Recent strong economic data may weaken some in spring, but don't panic.
The net deficit will not provide the tailwind that it did from 2006 to 2011, but it shouldn't hurt the recovery, either.
After some truly horrific personal income data last summer, the consumer is finally beginning to see meaningful increases in income.
Strong growth is likely to slow--temporarily--in the first half of 2012.
A better employment market and moderating prices should give a lift to consumers.
Was Lennar's stellar fourth quarter a housing fluke? Stay tuned for next week's data.
We saw some strong data at the close of 2011, but that doesn't mean a big boom is coming, says Morningstar's Bob Johnson.
Consumer spending this holiday season was stronger than most anyone expected.
The odds of an economic upside surprise in 2012 are substantially higher than a downside surprise, though uncertain risks out of Europe still loom.
Don't get too excited over recent improved numbers--some of the statistics are just good luck.
There's a chance steady growth in the U.S. could drag Europe into better times.
Real disposable income jumped up--just in time for the holidays.
Continued slow improvement points to a better--but not robust--2012.
The current sources of economic growth are not what they were a few months ago, says Morningstar's Bob Johnson.
The real underlying inflation-adjusted growth rate in the economy appears to be anemic but steady.
The U.S. is particularly well situated compared with almost any other economy in the world right now, says Morningstar's director of economic analysis. These four factors should push 2012 GDP growth ahead of 2011's rate.
Political, regulatory, and economic uncertainty conspire to keep growth stuck in neutral.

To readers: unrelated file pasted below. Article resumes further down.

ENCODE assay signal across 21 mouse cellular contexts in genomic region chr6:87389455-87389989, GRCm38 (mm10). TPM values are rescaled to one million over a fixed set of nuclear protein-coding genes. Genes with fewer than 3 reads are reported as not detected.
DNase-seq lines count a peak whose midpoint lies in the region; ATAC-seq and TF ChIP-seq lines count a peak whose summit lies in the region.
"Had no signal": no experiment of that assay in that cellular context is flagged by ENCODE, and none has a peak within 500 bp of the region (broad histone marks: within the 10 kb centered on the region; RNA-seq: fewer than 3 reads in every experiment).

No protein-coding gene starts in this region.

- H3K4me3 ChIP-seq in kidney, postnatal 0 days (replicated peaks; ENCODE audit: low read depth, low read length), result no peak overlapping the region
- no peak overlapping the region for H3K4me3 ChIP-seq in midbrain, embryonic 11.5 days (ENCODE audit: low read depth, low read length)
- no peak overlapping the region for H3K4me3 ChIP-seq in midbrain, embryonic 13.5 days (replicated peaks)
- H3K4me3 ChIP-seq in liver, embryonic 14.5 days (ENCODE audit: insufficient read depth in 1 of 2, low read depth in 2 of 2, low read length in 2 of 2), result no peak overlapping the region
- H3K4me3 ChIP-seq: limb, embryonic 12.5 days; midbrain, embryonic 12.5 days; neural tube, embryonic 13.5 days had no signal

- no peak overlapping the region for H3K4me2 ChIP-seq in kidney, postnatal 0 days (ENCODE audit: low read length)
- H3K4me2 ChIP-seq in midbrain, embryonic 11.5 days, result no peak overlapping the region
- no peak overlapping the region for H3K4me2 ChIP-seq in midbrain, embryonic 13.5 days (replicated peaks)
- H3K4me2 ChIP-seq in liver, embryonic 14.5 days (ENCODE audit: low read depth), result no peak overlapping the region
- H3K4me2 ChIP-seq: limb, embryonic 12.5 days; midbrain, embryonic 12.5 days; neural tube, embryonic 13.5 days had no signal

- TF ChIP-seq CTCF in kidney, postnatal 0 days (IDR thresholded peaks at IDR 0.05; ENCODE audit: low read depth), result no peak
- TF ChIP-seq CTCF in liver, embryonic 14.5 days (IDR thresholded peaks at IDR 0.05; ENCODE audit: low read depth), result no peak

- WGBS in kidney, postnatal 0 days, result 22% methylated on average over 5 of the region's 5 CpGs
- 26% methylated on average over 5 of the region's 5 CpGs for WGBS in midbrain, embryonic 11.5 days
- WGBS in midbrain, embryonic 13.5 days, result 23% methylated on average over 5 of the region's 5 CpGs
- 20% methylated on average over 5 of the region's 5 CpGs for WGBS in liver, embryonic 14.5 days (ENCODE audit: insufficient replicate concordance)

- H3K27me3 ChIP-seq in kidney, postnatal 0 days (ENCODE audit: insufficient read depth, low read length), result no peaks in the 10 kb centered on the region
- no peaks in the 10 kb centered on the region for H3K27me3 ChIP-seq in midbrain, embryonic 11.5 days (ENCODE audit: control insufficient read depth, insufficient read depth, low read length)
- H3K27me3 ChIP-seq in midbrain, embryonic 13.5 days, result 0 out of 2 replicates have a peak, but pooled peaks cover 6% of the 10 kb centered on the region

Inflation data was mixed this week, but signs indicate consumers are balking at higher prices.
Global debt and policy issues are distractions from positive GDP indicators, says Morningstar's Bob Johnson.
Morningstar's Bob Johnson is betting on strong consumer spending to help the U.S. avoid a new recession.
The market welcomed Bernanke's pass on another round of easing and the extension of next month's meeting.
Never forget the shock value of a negative data point in a panicky market.
After a very volatile week in the markets, indicators remained consistent, and no third round of easing appears to be looming.
The underlying trends don't point to an economy coming apart at the seams.
As the effects from Japan fade, earnings misses and budget crises take center stage.
Most of the issues that held the economy back this spring saw some improvement in June and even more in July.
After an awful jobs report, July has more bad news in store.
Many recent problem spots in the economy will rectify themselves in the third quarter--perhaps dramatically so.
Special factors hit the economy hard in the first half, but there are fundamental concerns, too.
Though upcoming weak data may simply reflect temporary Japanese supply chain disruptions, the market's potential reaction to bad news may be less forgiving.
With each piece of data, market sentiment is shifting from one side of the boat to the other, but stay focused on the consumer.
It is a relief that more Fed intervention is not forthcoming.
Exogenous factors could produce shockingly bad statistics for another month or two.
While the 'Tiffany's Recovery' continues, lower-income consumers are being pummeled.
...but there's still no need to panic, says Morningstar's Bob Johnson.
Though markets dropped as commodities swooned, the recent plunge in commodity prices portends better news on the inflation front, says Morningstar's Bob Johnson.
A week of worrying news ended on a high note.
Inflation continues to take a toll, but consumers haven't flinched just yet.
The economy is stronger than headline numbers suggest.
Bodies in motion continued to stay in motion this week.
The U.S. consumer keeps going, and going, and going...
Despite all the predicaments that arose during the first quarter, consumer spending continues and the market has been resilient.
Offsetting mixed economic data, results from the tech sector this week offered a clear indication that businesses are back in a spending mood.
Given the volatility in the Middle East and the many unknowns in Japan, the assumption of a quick return to normalcy is a relatively bold expectation.
Consumer net worth is going up, consumer debt is going down, but a hike in oil prices could still foul it all up.
As good as the raw data was, there are some disturbing portions of the report, writes Morningstar's Bob Johnson.
Consumers appear to be acting on their more upbeat sentiments, and trading up as well.
Higher inflation is a leading cause of recessions.
The race between wages and inflation will be the most important factor in determining the direction of the economy this spring and summer.
The official January employment report was flawed.